The Dark Knight Rises (July 20)
Perhaps you’ve heard of it.
Argo (Sept. 14)
Hopefully it’s clear by this point that Ben Affleck is a good director. It would be better if he didn’t also star in his own movies, but whatcha gonna do? Argo, his third film after Gone Baby Gone and The Town, stars Breaking Bad‘s Bryan Cranston and John Goodman in a story about the real-life operation to rescue six Americans who escape the U.S. embassy in Iran just before it is taken over by militants as part of the 1979 Iranian hostage crisis.
Looper (Sept. 28)
Writer-director Rian Johnson’s 2005 debut, Brick, recast high school as a film noir landscape where everyone spoke in riddles, femme fatales invited jocks to their parties and crime kingpins operated out of their mother’s basements. Looper, starring that film’s Joseph Gordon-Levitt and Bruce Willis, takes that noir twist and applies it to a science-fiction tale involving time machines and the mob.
Skyfall (Nov. 9)
Or James Bond 23. Sam Mendes (American Beauty, Road to Perdition) directs. Javier Bardem is the bad guy. Done.
Gravity (Nov. 23)
Children of Men‘s Alfonso Cuaron is back in sci-fi form with this Sandra Bullock and George Clooney astronaut-in-peril film. A Little Princess, Great Expectations, Y Tu Mamá También, Harry Potter and the Prisoner of Azkaban — Cuaron can do no wrong.
Steven Spielberg directs Daniel Day-Lewis as Abraham Lincoln. So it’s a Spielberg movie, which is always an event. But Day-Lewis as the Great Emancipator? Whaaat?
World War Z (Dec. 21)
Marc Forster (Quantum of Solace, Monster’s Ball) directs Brad Pitt in the film based on Max Brooks’ (son of Mel Brooks) oral history of the zombie apocalypse.
Django Unchained (Dec. 25)
Quentin Tarantino does a slave-revenge movie. The cast — Leonardo DiCaprio, Jamie Foxx, Kurt Russell, Christoph Waltz, Samuel L. Jackson. Yeah.
The Great Gatsby (Dec. 28)
Speaking of Leo, he stars as the title character in this Baz Luhrmann adaptation of one of the great American novels. We expect that this version, with Carey Mulligan as Daisy and Tobey Maguire as Nick, will be a far cry from the beautiful, if stultifying, Robert Redford–Mia Farrow version. Luhrmann is incapable of making a film that stands as still as that one did.
And 10 Movies We Are Not Looking Forward To:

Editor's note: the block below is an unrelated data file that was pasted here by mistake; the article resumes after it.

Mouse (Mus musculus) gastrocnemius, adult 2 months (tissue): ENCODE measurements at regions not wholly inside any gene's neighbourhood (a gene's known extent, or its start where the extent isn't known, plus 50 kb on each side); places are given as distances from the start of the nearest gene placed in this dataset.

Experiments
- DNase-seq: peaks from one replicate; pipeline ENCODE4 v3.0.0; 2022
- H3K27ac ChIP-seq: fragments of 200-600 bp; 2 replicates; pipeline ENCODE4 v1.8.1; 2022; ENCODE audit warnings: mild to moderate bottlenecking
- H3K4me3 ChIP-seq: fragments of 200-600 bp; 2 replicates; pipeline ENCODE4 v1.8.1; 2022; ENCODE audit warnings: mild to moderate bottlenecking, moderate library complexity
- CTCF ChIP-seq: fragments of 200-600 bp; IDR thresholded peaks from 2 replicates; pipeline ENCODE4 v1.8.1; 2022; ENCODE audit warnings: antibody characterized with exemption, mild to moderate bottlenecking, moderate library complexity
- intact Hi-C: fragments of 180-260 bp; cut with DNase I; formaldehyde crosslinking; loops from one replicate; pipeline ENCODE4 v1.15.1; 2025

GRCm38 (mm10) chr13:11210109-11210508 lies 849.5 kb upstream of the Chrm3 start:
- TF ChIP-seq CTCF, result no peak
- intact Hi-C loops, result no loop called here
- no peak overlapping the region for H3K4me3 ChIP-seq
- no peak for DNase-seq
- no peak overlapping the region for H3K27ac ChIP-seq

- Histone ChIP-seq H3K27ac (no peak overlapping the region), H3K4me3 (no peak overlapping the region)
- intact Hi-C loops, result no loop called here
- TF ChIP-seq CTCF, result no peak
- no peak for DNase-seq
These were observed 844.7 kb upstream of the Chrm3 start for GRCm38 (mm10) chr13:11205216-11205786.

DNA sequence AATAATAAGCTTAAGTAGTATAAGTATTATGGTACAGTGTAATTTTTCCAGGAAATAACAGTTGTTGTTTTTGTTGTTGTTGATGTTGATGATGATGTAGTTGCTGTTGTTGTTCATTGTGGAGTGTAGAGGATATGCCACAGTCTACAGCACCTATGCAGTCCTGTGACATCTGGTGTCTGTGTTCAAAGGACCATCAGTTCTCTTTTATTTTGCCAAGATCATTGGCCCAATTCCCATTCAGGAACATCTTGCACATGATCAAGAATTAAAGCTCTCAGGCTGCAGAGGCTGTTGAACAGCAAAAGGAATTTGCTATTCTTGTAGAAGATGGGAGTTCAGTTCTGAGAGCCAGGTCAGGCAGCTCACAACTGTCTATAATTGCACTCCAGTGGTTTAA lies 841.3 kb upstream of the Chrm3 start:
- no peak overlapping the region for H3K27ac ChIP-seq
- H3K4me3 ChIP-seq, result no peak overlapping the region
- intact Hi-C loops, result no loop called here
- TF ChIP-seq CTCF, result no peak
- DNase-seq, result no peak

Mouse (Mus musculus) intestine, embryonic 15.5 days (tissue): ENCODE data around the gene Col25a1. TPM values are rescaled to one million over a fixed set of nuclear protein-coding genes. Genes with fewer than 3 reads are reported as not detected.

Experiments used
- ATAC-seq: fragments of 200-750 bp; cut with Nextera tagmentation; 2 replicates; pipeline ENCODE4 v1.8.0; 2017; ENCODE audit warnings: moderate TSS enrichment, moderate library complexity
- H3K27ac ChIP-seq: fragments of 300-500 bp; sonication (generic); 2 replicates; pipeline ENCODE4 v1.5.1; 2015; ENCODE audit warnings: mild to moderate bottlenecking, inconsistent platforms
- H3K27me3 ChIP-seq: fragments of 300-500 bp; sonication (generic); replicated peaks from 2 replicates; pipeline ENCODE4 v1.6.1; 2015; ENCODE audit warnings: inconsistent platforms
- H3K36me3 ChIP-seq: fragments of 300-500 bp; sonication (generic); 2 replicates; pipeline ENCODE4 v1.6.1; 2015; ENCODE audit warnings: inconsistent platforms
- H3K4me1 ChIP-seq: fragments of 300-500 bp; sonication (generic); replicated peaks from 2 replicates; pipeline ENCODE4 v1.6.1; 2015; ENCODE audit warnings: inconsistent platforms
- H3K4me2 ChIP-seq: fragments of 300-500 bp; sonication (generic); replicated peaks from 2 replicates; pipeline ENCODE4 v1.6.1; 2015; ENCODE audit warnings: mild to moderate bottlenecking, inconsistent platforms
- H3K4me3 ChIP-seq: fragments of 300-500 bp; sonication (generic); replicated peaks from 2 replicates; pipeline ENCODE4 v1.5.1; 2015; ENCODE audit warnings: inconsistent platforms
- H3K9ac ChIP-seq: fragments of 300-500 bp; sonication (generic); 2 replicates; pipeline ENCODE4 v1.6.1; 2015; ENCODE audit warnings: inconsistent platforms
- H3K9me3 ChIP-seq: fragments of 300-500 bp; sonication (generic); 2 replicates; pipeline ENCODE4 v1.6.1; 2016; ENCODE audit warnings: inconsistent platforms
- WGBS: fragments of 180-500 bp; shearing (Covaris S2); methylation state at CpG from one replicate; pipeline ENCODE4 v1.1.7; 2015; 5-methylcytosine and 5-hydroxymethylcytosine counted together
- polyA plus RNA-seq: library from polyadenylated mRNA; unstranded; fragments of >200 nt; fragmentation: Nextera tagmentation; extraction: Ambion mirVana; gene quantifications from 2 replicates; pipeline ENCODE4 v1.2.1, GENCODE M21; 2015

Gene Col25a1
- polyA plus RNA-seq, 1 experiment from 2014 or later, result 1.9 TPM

Big Miracle (Feb. 3)
Whales, “based on a true story,” Drew Barrymore … it’s hard to put one’s finger on which part is more of a turnoff.
Star War: Episode I — The Phantom Menace 3-D (Feb. 10)
Clearly, George Lucas’ greediness knows no bounds. Not only is he shamelessly re-releasing this stinker (we all agree on this right? O.K., good), but he also has the gall to charge a 3-D surcharge for it. And you thought the awfulness popped off the screen at you before.
The Three Stooges (April 13)
Done right, physical comedy can be unforgettable. And the Three Stooges were masters of the form. But let’s be honest — there’s nothing memorable about these particular characters. A cynical scraping of the pop culture property barrel.
Dark Shadows (May 11)
Alice in Wonderland, Sweeney Todd, Corpse Bride, Charlie and the Chocolate Factory — Tim Burton hasn’t made a Johnny Depp–less movie since 2003’s Big Fish. Every creative partnership reaches its end eventually. We vote for this one.
Battleship (May 18)
A.k.a. Transformers 3.5: Blue of the Sea
Men in Black 3 (May 25)
It’s been almost a decade since the last Men in Black film. Such a gap is a sign that this is a movie few were calling for.
G.I. Joe: Retaliation (June 29)
Wait a second, the RZA is in this? Perhaps we’re looking forward to this after all. But still.
The Expendables 2 (Aug. 17)
They’re even older the second time around.
The Twilight Saga: Breaking Dawn — Part 2 (Nov. 16)
Well, we put The Twilight Saga: Breaking Dawn — Part I on our top 10 worst movies of 2011 list. So … we’re not very enthusiastic about this one.
Les Misérables (Dec. 7)
The casting of Hugh Jackman as Jean Valjean and Russell Crowe as Inspector Javert is kind of wonderful. So why is this movie on this list? Because it’s directed by Tom Hooper, who somehow managed to fool the Academy last year into awarding him and his film The King’s Speech over David Fincher and The Social Network. With such wind at his back, the still fairly inexperienced director is being given just enough rope to hang himself in the form a big movie musical.
LIST: All-TIME 100 Movies
MORE: Top 10 Movies of 2011